Renal disease - diet; Kidney disease - diet
Ask for a referral to a registered dietitian for diet information about kidney disease. Some dietitians specialize in kidney diets. Your dietitian can help you create a diet to fit your specific needs.
The Kidney Foundation has chapters in most states. It is an excellent resource for programs and educational materials to help people with kidney disease and their families.
Your daily calorie intake needs to be high enough to keep you healthy and prevent the breakdown of body tissue. Ask your doctor and dietitian what your ideal weight should be, and weigh yourself every morning.
If you are overweight or have diabetes, you may need to limit the amount of carbohydrates you eat. Talk with your doctor, nurse, or dietitian.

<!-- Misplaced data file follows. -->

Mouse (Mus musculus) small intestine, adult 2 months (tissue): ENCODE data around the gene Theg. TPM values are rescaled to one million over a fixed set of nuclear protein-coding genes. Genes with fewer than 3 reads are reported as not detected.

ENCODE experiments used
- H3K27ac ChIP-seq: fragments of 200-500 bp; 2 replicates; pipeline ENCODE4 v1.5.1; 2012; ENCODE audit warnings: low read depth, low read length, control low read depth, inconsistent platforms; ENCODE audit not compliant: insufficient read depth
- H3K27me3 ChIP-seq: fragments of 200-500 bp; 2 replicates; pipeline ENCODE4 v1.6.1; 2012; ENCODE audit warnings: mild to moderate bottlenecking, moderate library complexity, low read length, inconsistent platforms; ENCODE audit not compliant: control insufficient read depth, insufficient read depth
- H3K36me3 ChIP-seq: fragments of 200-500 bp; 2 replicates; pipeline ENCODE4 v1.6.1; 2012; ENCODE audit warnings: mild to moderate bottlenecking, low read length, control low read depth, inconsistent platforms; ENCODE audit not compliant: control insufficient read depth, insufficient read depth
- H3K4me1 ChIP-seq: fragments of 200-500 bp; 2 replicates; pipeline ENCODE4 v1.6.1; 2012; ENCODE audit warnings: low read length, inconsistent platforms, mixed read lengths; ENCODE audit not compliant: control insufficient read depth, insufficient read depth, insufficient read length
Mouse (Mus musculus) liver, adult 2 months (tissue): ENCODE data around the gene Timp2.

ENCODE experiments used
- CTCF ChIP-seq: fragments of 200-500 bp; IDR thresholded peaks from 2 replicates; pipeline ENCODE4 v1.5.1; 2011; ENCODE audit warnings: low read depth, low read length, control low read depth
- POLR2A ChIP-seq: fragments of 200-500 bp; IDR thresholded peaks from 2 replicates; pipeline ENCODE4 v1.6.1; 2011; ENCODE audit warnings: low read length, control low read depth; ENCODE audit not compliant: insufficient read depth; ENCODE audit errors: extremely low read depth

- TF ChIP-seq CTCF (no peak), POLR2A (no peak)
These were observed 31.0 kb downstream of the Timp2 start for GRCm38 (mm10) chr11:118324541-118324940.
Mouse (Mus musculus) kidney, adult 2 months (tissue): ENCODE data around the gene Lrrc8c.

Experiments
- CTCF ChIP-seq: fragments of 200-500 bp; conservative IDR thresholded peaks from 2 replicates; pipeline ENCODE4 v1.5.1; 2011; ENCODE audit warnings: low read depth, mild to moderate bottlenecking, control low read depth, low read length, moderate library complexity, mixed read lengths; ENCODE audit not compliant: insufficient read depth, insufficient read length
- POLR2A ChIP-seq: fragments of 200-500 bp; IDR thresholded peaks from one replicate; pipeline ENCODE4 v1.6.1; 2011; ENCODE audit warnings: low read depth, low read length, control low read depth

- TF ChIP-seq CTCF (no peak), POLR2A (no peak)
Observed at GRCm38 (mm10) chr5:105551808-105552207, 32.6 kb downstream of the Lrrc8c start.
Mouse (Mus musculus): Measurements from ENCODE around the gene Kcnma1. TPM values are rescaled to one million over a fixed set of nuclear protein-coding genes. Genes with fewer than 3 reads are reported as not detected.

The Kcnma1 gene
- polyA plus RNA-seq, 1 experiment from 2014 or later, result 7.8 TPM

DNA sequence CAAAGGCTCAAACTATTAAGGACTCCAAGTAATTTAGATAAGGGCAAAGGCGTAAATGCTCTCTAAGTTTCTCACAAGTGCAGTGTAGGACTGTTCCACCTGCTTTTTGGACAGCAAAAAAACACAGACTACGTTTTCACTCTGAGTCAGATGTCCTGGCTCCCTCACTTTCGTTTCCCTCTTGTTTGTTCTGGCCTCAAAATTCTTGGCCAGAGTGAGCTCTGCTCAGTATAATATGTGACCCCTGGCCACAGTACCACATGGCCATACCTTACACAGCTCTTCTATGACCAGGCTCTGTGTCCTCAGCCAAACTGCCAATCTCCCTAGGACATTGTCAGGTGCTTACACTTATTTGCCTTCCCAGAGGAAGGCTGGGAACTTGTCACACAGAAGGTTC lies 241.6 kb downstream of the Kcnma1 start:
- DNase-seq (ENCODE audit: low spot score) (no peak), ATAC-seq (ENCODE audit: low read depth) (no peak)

Otherwise, carbohydrates are a good source of energy for your body. If your health care provider has recommended a low-protein diet, you may replace the calories from protein with:
- Fruits, breads, grains, and vegetables. These foods provide energy, as well as fiber, minerals, and vitamins.
- Hard candies, sugar, honey, and jelly. If needed, you can even eat high-calorie desserts such as pies, cakes, or cookies, as long as you limit desserts made with dairy, chocolate, nuts, or bananas.
Fats can be a good source of calories. Make sure to use monounsaturated and polyunsaturated fats (olive oil, canola oil, safflower oil) to help protect your arteries. Talk to your doctor, nurse, or dietitian about fats and cholesterol that may increase your risk for heart problems.
Review Date: 10/05/2009
Reviewed By: Parul Patel, MD, Private Practice specializing in Nephrology and Kidney and Pancreas Transplantation, Affiliated with California Pacific Medical Center, Department of Transplantation, San Francisco, CA. Review provided by VeriMed Healthcare Network. Also reviewed by David Zieve, MD, MHA, Medical Director, A.D.A.M., Inc.